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Pentose Phosphate Pathway

Gateway to Ribose and NADPH

The pentose phosphate (PP) pathway serves a number of functions.


As the name implies, pentose biosynthesis is through this pathway. Ribose,
ribulose, xylulose, are typical 5-carbon sugars made in the pathway. Because
pathway reactions lead to fructose-6-PO4 and glyceraldehyde-3-PO4 in a
round about way, early workers considered its only function was to backup
glycolysis. The PP pathway, however, is a major producer of NADPH for the
synthesis of fatty acids, which you will study later. Look for two unique
enzymes transketolase and transaldolase in the PP pathway. It is certainly
not a ho-hum pathway and to consider PP a backup to glycolysis is
demeaning.
The hexose phase of the pathway starts with glucose-6-PO4 (click 1). Focus on the carbonyl
group (C-1) for the next step (click 1). The first reaction is an oxidation of C-1catalyzed by the enzyme
glucose-6-PO4 dehydrogenase (click 1). The product 6-phosphoglucono--lactone is an internal ester, not
a hemiacetal. Note that C-1 is oxidized to a COOH group (click 1) You would expect NAD+ to be the
oxidizing coenzyme, but the cell has other surprises in mind. NADP + is used instead (click 1). The
product NADPH is a very important coenzyme for biosynthetic reactions. An internal ester of a sugar is
called a lactone. Remember this, because you want to remember the name of the first intermediate and
the next reaction in the pathway. In the next reaction the lactone ring is opened by the enzyme lactonase
(click 1). The final hexose product is a sugar acid, 6-phosphogluconate. These are the 3 reactions of the
hexose phase of the pathway . Note the major event was to oxidize the sugar with the phosphate group
staying on the molecule. You did not see this in glycolysis. Click 1 to go on.
COO-
CH2OPO3= NADP+ NADPH CH2OPO3= H-C-OH
O O
OH HO-C-H
OH Glucose-6-PO4
OH =O
HO dehydrogenase HO Lactonase H-C-OH
OH OH H-C-OH
Glucose-6-PO4 6-phosphoglucono--lactone
CH2 OPO3=
Hexose Phase 6-phosphogluconate
The second phase is catalyzed by one enzyme, 6-phosphogluconate dehydrogenase. The
sugars ribulose-5-PO4 (Ru5P) is the first 5-C sugar to appear (click 1). To make this sugar, a carbon as
CO2 must be removed (click 1). The CO2 comes from a COOH group. This is why it was necessary to
oxidize C-1 of glucose-6-PO4. Recall, that when a COOH group is removed the electron pair stays with
the source molecule (click 1). The electron pair attracts a proton to form a CH2OH on the new C-1 (click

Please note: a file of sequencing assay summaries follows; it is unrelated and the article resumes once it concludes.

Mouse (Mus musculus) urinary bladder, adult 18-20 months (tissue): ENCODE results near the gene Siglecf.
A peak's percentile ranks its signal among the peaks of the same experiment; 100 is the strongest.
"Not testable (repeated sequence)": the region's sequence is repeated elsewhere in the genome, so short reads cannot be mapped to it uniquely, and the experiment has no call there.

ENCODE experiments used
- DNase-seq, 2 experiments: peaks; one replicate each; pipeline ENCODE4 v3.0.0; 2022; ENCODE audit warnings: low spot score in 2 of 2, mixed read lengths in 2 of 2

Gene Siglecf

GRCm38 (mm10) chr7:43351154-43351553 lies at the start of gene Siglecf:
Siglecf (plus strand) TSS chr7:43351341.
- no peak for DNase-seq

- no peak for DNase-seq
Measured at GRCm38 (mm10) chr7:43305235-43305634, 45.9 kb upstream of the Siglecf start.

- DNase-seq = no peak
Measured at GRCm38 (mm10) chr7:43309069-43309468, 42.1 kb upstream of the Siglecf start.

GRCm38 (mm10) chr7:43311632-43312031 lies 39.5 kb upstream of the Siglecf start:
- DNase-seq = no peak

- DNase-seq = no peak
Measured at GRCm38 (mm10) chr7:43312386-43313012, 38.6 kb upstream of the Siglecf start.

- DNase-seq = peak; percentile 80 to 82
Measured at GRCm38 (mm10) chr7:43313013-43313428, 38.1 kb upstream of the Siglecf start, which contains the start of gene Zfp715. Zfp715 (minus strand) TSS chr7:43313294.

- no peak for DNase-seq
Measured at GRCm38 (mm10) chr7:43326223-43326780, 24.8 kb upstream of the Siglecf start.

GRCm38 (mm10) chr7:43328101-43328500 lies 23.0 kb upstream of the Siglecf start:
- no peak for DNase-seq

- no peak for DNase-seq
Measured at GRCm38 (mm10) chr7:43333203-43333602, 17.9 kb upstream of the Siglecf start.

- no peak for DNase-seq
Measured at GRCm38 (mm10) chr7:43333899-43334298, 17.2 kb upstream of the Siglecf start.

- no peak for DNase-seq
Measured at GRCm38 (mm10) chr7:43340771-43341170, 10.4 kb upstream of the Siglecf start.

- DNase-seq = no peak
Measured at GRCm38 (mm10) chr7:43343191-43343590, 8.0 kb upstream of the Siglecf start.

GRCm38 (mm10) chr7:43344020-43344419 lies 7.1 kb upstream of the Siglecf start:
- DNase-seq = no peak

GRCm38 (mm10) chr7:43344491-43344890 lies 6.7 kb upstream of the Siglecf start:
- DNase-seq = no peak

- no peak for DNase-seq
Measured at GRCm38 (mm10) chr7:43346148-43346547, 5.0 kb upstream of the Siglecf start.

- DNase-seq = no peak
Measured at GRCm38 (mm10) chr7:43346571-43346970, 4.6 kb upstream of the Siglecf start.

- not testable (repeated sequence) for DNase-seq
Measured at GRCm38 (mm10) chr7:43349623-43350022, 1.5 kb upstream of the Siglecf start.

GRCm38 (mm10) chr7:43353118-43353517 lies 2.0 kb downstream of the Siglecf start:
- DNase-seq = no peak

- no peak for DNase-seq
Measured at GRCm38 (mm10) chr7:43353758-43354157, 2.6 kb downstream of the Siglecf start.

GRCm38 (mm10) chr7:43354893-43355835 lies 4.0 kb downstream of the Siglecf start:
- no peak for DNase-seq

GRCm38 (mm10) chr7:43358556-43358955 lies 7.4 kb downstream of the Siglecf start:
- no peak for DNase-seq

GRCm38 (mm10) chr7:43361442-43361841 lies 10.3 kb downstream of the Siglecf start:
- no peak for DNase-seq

1). In the final reaction a hydride ion (red) is abstracted from C-2 leaving a carbonium ion on C-2. That
reaction requires a NADP+ and in the process a second NADPH is formed in the pathway. The final step
is to rearrange electrons on C-2 to give the product ribulose-5-PO4 . Note that there are two intermediate
forms that remain bound to the enzyme (click 1). Click 1 to go on.

6-phosphogluconate dehydrogenase
COO- H
H
H-C-OH H-C-OH H-C-OH CH2OH

HO-C-H CO2 HO-C-H NADP+ NADPH HO-C + C=O

H-C-OH H-C-OH H-C-OH H-C-OH


H-C-OH H-C-OH H-C-OH H-C-OH
CH2 OPO3= CH2 OPO3= CH2 OPO3= CH2 OPO3=

6-phosphogluconate Ribulose-5-PO4
[Enzyme-bound intermediates]
Having made the ribulose-5-PO4 (click 1), its a simple matter to make the other 5-C sugars in
the pathway. This is accomplished by two enzymes, an isomerase and a epimerase. The epimerase changes
the stereochemistry of C-3 (click 1). The isomerase interchanges the keto-aldo groups (click 1). The result
is two new pentoses, ribose-5-PO4 and xylulose-5-PO4 (click 1). These are to two sugars that will take part
in the next series of reactions. Click 1 to go on.

CH2OH
Ribulose-5-PO4 C=O
H-C-OH
H-C-OH
CH2OP
Ribulose-5-PO4
Epimerase Ribulose-5-PO4
Isomerase

CH2OH CHO
C=O H-C-OH
HO-C-H H-C-OH
H-C-OH H-C-OH
Xylulose-5-PO4 Ribose-5-PO4
CH2OP CH2OP
The last phase of this most interesting pathway involves two special enzymes, a transketolase and a
transaldolase. The transketolase starts the pathway by condensing ribose-5-PO4 with xylulose-5-PO4 (click 1).
In the reaction the keto group of the xylulose-5-PO4 (first 2 carbons) is transferred to the receiving ribose-5-
PO4(click1) This results in the formation of a 7 carbon intermediate, sedoheptulose-7-PO4 (S7P) leaving behind
3 carbons that rearrange to form glyceraldehyde-3-PO4 (GAP) (click 1). The GAP reacts with S7P in a reaction
catalyzed by transaldolase to form a 6-carbon fructose-6-PO4, leaving behind erythrose-4-PO4 (E4P) (click 1).
E4P condenses with a second xylulose-5-PO4 to give a second molecule of F6P and GAP (click 1). That last
reaction is catalyzed by a transketolase.
CH2OH
Transketolase CH2OH Transaldolase C=O
C=O HO-C-H Fructose-
CH2OH CHO
HO-C-H H-C-OH 6-PO4
C=O
+ H-C-OH H-C-OH
HO-C-H H-C-OH CHO CH2OP
H-C-OH H-C-OH H-C-OH Trans-
CH2OP CH2OP H-C-OH ketolase
Xylulose-5-PO4
CH2OP
Ribose-5-PO4
Sedoheptulose-7-PO4
Erythrose-4-PO4 CH2OH
C=O
CHO HO-C-H
H-C-OH H-C-OH
CH2OP CH2OP
Glyceraldehyde-3-PO4
Xylulose-5-PO4
What you have learned. Click 1 for answers.

1. How many ATPs are produced by the oxidation of 1 glucose molecule in the pentose
phosphate pathway?
None. The pathway is not designed to produce ATP

2. How many ATPs are required to produce the final products of the pathway?
None. The pathway does not require ATP

3. How many NADPHs are produced by oxidation of 3 glucose molecules in the pentose
phosphate pathway?
Six. Two for each glucose oxidized.
4. Is the pentose phosphate pathway considered anaerobic or aerobic? Anabolic or
catabolic? Explain.
Anaerobic and Anabolic. The pathway does not require oxygen. Therefore, it is an
anaerobic pathway. Since it results in the synthesis of pentoses and NADPH, it must be
considered primarily anabolic.